Written by Simon Scarrow

DEAD OF NIGHT is the sequel to BLACKOUT, the first two books in series of crime novels set against the backdrop of Berlin during the Second World War.

One of my key convictions as an historical novelist is that it is important to travel to where a novel is set to get some sense of the atmosphere and the feel of a place. So I packed my bags for the first of my research trips to the German capital and began to explore the city.

I arrived in the Autumn, just as the cold and damp weather starts to enfold Berlin. Despite this, it quickly became apparent from the museums and landmarks that I visited that the Germans take a very different view of history than many tend to in the UK. Rather than seeing history as a celebration of our past, the Germans regard history as more of a warning we would be wise to learn from.

This is the thinking that underpins such museums as ‘The Topography or Terror’ constructed over the ruins of the headquarters of the Gestapo and the SS where the remains of the cells where prisoners were held, tortured and died still stretch for some distance outside the museum.

The Topography of Terror

Elsewhere the same sombre tone hung about the huge sprawl of concrete blocks that form the Holocaust memorial and the sparse Jewish museum. The appalling atrocities of the Nazi era will serve as a stark warning of what extreme nationalism and populist politics can lead to for generations to come. There are many ways in which the history of that era persists in Berlin. Quite often, I would come across buildings still scarred by the bullets and shells from the battle fought in the capital as the Russians closed in on the remnants of the fascist regime.

By contrast, some of the more sinister buildings seem to have escaped largely undamaged. The vast office complex built for Hermann Goering’s Air Ministry seems to be untouched. It is an ugly structure that  was the largest office building of its time and I could not help wishing that it had not survived the conflict. It is perhaps fitting, and satisfying, that the Führer bunker, the final refuge of Hitler and his entourage, is today covered over with a slightly scruffy car park nestled between some apartment blocks.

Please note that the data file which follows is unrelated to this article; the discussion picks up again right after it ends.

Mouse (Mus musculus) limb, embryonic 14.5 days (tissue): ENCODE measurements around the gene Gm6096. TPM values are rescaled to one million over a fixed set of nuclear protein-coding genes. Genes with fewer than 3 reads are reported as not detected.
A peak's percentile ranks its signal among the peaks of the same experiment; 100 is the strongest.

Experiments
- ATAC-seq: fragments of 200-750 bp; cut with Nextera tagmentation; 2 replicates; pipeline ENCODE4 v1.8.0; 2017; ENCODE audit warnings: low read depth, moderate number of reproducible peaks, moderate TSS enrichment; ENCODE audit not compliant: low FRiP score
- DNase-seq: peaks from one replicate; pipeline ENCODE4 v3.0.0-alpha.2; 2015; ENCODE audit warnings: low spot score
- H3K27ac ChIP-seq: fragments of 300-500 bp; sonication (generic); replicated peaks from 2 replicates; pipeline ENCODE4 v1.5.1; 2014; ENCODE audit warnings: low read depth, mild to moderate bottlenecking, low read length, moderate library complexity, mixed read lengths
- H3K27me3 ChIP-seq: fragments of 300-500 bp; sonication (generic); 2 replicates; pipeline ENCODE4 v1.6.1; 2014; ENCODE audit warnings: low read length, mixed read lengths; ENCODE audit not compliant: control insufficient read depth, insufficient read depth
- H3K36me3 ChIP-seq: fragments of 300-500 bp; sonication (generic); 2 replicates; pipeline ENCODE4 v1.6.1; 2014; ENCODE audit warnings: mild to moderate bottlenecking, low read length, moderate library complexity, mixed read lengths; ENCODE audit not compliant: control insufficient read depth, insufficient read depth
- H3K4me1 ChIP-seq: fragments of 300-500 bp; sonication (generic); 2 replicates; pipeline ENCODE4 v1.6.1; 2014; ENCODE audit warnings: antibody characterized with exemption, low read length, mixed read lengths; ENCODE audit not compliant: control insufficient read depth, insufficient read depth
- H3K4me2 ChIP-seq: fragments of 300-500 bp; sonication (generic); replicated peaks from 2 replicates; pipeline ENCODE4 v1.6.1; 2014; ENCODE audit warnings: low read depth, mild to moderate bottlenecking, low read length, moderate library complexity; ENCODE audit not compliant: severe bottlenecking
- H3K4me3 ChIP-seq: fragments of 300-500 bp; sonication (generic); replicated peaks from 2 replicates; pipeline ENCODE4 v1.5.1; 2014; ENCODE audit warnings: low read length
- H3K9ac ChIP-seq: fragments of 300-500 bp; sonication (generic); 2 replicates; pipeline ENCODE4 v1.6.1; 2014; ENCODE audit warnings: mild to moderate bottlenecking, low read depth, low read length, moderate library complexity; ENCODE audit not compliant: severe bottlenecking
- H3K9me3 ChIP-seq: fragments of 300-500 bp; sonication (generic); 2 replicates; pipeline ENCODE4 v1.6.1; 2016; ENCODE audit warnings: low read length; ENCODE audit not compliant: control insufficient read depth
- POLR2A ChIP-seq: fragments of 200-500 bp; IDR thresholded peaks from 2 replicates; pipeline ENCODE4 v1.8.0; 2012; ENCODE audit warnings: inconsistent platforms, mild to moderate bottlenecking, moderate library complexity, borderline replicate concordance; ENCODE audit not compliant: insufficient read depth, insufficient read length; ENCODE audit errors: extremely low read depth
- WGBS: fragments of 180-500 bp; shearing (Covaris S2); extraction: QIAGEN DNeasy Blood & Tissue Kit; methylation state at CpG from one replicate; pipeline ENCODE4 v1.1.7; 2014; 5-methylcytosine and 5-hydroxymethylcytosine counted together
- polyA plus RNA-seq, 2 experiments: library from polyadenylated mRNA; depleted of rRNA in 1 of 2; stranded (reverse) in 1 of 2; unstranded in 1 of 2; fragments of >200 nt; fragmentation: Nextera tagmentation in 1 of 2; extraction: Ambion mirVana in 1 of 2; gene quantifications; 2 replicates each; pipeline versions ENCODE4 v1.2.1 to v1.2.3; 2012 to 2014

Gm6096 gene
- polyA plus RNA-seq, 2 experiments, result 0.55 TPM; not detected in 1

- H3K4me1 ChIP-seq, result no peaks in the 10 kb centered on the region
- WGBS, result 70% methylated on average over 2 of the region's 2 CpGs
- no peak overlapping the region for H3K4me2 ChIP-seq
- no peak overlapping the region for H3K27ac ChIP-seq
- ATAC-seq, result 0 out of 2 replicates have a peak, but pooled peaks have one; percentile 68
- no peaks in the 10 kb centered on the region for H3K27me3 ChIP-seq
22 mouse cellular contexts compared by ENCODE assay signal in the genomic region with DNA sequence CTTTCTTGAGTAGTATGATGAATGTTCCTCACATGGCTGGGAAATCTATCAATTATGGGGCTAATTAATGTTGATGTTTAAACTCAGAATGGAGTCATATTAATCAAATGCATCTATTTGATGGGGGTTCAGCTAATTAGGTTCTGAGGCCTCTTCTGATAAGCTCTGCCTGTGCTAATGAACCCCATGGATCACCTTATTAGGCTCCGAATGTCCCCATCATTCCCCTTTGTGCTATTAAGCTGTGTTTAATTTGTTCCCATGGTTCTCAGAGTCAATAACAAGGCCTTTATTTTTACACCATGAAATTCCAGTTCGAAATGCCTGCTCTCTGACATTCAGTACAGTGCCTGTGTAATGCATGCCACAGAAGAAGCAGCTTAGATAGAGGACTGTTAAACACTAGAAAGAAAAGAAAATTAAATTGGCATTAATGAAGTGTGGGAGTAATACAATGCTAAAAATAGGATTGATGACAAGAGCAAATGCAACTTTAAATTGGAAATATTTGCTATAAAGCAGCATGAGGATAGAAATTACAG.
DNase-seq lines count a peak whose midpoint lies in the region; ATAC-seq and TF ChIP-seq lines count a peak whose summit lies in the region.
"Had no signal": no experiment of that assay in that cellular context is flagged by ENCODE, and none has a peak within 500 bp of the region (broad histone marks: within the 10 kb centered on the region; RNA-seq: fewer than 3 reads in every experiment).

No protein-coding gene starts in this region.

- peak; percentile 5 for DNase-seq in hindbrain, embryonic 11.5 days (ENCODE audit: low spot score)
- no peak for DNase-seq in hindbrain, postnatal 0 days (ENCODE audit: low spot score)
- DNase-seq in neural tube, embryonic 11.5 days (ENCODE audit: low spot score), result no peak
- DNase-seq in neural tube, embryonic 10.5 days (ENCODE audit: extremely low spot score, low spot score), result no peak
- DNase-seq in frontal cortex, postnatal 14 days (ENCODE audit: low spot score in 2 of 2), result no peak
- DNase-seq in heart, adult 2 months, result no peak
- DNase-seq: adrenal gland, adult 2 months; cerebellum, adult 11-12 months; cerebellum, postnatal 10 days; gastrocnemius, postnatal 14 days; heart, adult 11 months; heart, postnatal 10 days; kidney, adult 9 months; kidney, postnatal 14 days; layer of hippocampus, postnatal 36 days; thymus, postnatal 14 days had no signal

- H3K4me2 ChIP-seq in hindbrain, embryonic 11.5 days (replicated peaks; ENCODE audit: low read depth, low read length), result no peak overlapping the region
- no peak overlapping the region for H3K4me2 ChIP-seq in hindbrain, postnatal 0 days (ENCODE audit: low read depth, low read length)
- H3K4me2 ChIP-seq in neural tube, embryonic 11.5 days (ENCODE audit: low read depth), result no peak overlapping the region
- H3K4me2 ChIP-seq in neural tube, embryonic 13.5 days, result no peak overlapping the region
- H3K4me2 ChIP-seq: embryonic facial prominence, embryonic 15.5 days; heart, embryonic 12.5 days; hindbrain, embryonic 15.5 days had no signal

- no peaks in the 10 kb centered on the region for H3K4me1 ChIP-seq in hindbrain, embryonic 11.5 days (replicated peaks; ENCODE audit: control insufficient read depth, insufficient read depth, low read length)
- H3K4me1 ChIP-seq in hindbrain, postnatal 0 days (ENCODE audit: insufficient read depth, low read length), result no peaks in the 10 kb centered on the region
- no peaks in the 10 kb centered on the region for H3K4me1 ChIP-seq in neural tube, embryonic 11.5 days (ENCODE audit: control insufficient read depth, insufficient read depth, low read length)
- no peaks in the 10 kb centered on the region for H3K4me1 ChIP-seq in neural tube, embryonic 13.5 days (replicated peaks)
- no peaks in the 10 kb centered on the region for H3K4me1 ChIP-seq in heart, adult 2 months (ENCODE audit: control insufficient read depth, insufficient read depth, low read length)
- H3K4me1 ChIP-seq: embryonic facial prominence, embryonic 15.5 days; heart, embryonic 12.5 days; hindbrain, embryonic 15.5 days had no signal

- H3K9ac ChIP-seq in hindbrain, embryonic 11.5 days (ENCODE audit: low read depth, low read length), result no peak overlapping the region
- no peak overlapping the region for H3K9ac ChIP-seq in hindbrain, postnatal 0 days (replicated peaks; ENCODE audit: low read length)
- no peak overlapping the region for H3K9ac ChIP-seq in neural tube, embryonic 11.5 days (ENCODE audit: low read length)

Having captured some of the ambience of the German capital and a sense of how it might have felt during the war years I began to read into the background as much as possible on my return to the UK. In particular, I was interested in the organisation and activities of the Kripo and how their elite officers fitted in within the wider apparatus of the German police force and their new political masters once the police had been taken over by Himmler and his icy henchman, Heydrich.

What was of particular interest to me was the way in which many Kripo officers had professional contempt for the parvenus of the SS and the Gestapo and did their best to keep themselves at a distance. Many refused to join the party or accept a rank within the SS. More surprisingly, this was tolerated to a degree by the Nazi party who obviously valued the skills of the Kripo officers. This gave me a useful steer in the creation of my hero, Criminal Investigator Horst Schenke. In fleshing out his character I gave him a racing career past that resulted in a severe car crash that would leave him sufficiently disabled to prevent him being sent on active service during the war.

While the broad outlines of the Holocaust and the other victims of the concentration camps are familiar to many what is seldom considered is the origins of the means by which the Nazis came to dispose of so many of their victims on an industrial scale.  The gas chambers and crematoria were the result of experiments carried out on mentally and physically disabled adults and children – those the Nazis referred to as ‘useless feeders’. What is particularly shocking is the way those who contributed to the exterminations perpetrated by the Nazis attempted to absolve themselves from the moral burden of their actions. Many of those who made the Holocaust possible not only survived the war but went on to have successful business careers. Albert Widmann, a real life character in DEAD OF NIGHT being a case in point.

Albert Wildmann

DEAD OF NIGHT, I hope, reminds us of those functionaries, present in all  societies, who contribute to the horrors inflicted on other people. If the novel reminds us of the ease with which a society can slip into barbarism while maintaining it is pursuing some higher purpose then that is a good result. Sometimes fiction can do that job better than dry tomes of history.

‘Dead of Night’ by Simon Scarrow

published by Headline Hbk £20

2nd February 2023


Simon Scarrow

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